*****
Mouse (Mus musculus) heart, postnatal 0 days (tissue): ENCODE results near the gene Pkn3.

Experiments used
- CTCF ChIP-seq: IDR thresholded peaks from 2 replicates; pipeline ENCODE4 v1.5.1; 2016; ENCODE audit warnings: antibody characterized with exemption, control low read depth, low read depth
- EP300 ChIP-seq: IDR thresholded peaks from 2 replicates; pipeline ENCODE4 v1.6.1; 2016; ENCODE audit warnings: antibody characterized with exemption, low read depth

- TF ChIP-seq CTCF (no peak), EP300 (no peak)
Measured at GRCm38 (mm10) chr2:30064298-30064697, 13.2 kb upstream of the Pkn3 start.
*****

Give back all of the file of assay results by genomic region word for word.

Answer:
Mouse (Mus musculus) heart, postnatal 0 days (tissue): ENCODE results near the gene Pkn3.

Experiments used
- CTCF ChIP-seq: IDR thresholded peaks from 2 replicates; pipeline ENCODE4 v1.5.1; 2016; ENCODE audit warnings: antibody characterized with exemption, control low read depth, low read depth
- EP300 ChIP-seq: IDR thresholded peaks from 2 replicates; pipeline ENCODE4 v1.6.1; 2016; ENCODE audit warnings: antibody characterized with exemption, low read depth

- TF ChIP-seq CTCF (no peak), EP300 (no peak)
Measured at GRCm38 (mm10) chr2:30064298-30064697, 13.2 kb upstream of the Pkn3 start.